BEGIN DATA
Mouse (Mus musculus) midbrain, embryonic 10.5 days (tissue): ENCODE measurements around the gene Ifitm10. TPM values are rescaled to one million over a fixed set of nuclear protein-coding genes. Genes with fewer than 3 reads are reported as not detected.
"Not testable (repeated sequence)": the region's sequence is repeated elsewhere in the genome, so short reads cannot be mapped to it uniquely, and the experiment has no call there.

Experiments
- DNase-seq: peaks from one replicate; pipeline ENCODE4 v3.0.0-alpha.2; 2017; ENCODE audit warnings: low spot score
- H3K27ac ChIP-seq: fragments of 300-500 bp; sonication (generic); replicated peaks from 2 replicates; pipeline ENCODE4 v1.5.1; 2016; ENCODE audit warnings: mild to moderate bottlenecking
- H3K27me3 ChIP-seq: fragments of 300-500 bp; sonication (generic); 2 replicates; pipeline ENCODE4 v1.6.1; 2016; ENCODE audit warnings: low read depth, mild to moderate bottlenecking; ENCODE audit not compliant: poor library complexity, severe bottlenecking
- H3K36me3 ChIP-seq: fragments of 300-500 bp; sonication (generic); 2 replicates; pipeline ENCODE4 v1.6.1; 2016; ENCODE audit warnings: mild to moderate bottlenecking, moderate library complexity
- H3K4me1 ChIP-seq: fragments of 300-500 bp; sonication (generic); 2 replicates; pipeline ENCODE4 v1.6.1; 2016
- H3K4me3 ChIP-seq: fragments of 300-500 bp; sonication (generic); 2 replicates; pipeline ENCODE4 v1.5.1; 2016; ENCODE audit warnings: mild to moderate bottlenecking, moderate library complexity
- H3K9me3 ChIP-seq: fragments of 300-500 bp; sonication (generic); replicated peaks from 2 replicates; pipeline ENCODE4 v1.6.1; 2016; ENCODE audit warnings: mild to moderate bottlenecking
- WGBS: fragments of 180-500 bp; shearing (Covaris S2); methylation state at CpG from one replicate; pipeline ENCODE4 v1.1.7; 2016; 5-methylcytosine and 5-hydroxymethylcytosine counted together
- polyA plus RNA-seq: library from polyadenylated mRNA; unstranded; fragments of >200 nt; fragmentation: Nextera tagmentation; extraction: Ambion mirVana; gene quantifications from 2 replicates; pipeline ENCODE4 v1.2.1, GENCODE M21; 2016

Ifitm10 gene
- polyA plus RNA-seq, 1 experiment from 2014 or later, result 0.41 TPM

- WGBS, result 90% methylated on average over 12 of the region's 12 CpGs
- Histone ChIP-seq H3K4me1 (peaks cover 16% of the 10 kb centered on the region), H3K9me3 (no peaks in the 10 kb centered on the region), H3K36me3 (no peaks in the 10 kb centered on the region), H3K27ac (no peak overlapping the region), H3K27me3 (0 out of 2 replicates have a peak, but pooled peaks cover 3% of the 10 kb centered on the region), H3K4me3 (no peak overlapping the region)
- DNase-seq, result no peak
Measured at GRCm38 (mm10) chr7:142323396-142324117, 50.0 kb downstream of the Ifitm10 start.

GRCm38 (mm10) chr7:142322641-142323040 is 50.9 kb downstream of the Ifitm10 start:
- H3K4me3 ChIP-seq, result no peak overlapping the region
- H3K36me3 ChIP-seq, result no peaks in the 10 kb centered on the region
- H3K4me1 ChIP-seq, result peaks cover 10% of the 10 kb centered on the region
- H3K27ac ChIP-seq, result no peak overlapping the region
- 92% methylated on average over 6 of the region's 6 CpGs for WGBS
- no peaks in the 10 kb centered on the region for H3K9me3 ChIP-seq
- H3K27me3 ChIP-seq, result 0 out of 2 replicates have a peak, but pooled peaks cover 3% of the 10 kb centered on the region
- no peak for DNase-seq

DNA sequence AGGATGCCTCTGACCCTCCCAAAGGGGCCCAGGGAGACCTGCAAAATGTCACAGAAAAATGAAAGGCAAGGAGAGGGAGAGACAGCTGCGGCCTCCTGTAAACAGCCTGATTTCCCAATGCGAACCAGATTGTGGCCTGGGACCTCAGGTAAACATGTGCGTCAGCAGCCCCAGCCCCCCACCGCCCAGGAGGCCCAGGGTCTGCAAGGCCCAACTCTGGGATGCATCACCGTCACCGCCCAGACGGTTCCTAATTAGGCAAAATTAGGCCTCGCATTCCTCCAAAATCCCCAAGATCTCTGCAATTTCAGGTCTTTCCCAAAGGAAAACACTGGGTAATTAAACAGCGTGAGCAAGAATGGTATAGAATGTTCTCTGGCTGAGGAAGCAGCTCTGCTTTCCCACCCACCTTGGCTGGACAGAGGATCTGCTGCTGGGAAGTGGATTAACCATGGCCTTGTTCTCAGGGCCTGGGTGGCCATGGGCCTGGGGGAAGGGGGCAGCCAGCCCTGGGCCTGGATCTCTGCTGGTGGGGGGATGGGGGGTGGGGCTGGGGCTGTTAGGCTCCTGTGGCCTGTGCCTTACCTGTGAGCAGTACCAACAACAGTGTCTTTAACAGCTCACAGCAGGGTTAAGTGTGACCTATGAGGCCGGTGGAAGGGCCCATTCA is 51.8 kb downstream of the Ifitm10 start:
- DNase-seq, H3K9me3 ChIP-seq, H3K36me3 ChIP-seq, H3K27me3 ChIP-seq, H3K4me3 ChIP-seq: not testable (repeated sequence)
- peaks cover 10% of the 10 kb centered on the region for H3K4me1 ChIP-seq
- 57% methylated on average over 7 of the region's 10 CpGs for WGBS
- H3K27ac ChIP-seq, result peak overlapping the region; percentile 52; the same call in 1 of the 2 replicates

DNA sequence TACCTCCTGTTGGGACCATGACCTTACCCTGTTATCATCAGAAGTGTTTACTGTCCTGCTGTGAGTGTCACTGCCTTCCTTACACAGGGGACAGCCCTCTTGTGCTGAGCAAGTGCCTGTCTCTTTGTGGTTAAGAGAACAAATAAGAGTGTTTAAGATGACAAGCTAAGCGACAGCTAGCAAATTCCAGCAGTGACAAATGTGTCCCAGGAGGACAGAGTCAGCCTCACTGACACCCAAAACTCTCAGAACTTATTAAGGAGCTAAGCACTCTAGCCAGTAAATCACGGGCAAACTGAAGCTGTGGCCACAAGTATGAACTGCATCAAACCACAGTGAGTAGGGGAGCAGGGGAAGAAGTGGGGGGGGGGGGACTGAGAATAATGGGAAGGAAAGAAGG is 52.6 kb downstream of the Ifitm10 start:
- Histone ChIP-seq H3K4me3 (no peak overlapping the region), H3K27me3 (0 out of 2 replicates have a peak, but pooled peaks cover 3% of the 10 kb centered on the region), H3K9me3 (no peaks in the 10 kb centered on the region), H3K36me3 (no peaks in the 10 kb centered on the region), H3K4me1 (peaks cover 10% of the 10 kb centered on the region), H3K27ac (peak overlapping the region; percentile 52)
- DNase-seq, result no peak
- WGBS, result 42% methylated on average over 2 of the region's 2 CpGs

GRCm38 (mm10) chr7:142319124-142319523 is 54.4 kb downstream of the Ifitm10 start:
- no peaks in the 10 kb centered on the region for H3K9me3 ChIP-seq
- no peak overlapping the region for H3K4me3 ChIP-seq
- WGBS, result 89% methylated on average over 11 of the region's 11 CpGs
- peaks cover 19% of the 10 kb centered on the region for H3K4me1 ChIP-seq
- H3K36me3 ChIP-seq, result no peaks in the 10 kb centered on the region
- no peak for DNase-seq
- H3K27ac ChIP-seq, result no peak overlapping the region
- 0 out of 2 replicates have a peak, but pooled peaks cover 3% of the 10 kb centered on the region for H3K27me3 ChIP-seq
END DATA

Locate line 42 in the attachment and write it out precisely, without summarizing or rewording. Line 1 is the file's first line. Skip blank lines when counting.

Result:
- H3K36me3 ChIP-seq, result no peaks in the 10 kb centered on the region